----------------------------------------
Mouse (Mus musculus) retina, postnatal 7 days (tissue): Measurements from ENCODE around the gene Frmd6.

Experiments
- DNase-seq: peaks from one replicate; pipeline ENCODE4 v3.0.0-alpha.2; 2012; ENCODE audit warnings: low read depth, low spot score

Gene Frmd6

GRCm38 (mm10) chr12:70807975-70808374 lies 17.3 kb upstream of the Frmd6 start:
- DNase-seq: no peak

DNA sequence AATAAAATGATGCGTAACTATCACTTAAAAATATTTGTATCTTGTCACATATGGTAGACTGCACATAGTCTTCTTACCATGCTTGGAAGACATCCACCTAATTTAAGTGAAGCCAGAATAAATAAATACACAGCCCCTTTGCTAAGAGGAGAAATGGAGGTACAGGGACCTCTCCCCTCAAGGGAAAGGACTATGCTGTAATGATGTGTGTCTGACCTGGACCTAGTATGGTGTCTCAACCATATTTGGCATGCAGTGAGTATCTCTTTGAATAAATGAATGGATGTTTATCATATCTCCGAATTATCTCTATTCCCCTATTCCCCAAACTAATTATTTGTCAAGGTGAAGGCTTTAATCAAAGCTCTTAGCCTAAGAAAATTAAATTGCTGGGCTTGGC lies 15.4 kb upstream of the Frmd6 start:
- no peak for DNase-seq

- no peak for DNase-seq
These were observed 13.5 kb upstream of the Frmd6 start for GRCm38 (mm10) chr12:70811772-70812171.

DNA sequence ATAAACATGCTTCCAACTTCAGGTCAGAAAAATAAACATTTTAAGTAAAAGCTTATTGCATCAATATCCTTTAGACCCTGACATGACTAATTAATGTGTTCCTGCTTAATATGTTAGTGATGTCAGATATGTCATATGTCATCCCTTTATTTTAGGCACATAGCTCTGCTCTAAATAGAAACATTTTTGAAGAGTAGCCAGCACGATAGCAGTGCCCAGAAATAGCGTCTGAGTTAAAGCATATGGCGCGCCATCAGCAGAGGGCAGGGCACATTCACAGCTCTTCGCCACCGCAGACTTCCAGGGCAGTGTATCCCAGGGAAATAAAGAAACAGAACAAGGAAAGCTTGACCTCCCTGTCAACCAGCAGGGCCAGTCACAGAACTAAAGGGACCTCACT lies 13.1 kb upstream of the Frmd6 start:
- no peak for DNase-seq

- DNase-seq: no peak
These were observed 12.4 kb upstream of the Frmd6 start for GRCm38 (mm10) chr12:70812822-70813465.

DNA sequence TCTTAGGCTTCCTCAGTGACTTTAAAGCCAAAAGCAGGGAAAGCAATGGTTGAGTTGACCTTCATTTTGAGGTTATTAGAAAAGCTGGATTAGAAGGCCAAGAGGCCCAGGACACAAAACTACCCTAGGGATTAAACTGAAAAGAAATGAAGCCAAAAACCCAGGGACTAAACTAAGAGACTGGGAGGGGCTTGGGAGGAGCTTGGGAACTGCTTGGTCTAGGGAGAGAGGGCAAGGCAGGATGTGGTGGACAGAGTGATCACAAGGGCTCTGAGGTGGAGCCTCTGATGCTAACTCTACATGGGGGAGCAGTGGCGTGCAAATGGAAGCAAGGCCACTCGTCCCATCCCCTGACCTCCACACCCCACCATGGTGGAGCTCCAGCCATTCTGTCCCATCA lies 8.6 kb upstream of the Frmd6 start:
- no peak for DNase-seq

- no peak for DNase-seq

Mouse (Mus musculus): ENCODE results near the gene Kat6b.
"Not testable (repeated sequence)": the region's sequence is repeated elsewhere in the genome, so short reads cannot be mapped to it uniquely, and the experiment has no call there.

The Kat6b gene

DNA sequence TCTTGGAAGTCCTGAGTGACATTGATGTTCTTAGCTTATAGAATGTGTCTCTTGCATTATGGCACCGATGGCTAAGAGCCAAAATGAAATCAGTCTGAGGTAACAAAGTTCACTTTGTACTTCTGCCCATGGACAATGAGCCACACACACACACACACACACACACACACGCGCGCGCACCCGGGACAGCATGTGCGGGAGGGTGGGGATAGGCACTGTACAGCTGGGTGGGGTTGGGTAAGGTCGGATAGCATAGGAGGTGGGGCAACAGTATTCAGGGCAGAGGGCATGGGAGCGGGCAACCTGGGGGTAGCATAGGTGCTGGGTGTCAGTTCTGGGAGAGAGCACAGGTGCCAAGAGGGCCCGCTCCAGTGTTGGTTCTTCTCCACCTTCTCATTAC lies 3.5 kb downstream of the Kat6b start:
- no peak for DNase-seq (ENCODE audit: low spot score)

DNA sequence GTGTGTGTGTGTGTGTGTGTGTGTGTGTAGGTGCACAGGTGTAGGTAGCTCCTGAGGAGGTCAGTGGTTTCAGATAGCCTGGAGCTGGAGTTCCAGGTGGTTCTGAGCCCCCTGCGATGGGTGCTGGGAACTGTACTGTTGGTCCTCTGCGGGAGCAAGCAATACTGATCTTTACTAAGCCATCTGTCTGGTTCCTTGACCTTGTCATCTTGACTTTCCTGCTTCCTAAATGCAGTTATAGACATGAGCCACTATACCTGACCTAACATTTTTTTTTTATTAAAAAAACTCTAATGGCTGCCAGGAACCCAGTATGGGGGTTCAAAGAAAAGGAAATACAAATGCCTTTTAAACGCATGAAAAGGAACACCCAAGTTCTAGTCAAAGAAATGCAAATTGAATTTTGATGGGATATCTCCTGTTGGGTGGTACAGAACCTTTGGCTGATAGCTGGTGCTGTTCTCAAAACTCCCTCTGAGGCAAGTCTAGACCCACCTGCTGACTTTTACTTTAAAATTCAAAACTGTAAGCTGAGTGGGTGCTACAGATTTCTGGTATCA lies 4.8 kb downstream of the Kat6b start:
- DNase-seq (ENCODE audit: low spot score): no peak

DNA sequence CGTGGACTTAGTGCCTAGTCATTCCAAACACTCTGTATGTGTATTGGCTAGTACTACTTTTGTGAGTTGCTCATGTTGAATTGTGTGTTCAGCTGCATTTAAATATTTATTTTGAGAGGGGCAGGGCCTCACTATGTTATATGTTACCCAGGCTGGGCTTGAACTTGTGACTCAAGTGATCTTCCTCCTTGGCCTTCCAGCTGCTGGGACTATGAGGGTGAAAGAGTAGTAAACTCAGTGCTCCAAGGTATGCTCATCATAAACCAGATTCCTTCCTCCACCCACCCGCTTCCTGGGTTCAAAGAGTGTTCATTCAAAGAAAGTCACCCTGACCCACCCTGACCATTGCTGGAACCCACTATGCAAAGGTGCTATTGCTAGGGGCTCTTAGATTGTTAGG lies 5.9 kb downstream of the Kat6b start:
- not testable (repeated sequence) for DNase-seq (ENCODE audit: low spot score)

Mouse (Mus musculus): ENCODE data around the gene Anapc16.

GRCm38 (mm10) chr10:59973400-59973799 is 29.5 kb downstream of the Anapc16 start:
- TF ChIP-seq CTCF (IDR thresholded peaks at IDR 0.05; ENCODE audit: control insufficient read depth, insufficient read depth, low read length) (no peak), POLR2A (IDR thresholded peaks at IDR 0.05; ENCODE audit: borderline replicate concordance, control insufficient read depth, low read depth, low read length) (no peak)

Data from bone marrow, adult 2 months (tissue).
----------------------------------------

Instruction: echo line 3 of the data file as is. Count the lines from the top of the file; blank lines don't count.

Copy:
- DNase-seq: peaks from one replicate; pipeline ENCODE4 v3.0.0-alpha.2; 2012; ENCODE audit warnings: low read depth, low spot score